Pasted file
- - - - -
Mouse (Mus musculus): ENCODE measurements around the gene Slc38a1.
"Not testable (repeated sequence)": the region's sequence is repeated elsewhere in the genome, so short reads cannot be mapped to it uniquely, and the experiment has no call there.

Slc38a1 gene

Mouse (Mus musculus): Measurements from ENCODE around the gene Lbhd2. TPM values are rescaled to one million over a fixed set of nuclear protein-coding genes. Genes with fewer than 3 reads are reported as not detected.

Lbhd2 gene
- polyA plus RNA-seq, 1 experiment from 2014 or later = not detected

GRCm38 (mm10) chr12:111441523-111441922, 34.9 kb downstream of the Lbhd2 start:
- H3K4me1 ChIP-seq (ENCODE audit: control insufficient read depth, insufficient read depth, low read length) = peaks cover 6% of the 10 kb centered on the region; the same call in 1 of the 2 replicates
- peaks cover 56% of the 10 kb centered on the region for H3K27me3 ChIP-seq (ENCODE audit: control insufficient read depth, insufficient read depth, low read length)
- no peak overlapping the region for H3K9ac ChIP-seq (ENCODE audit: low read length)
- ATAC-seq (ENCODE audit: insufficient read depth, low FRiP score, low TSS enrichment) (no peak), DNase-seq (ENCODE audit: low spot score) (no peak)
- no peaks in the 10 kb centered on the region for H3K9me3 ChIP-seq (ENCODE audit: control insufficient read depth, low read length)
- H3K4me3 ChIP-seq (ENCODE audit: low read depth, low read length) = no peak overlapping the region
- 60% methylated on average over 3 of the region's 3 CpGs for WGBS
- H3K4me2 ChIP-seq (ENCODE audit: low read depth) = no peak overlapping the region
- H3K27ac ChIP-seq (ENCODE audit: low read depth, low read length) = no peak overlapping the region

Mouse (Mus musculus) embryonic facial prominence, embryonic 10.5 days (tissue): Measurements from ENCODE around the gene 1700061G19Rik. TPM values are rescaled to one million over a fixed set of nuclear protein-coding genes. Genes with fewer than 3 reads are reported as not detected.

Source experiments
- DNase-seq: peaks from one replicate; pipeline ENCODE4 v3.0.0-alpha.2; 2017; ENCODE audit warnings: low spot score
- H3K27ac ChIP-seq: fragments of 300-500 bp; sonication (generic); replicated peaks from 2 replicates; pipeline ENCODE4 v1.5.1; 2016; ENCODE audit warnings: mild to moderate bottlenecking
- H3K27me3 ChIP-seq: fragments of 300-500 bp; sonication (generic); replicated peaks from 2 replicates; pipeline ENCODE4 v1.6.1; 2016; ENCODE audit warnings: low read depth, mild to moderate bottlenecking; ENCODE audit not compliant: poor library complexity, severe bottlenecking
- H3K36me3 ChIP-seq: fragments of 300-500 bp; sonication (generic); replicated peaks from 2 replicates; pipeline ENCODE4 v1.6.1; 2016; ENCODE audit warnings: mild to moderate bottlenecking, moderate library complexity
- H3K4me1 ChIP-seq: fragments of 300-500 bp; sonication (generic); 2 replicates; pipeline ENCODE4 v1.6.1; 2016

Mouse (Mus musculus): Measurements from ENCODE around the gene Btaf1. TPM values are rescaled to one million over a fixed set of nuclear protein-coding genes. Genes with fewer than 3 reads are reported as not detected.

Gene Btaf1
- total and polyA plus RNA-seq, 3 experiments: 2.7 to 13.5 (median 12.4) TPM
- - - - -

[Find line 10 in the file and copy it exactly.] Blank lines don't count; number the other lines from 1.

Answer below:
- no peak overlapping the region for H3K9ac ChIP-seq (ENCODE audit: low read length)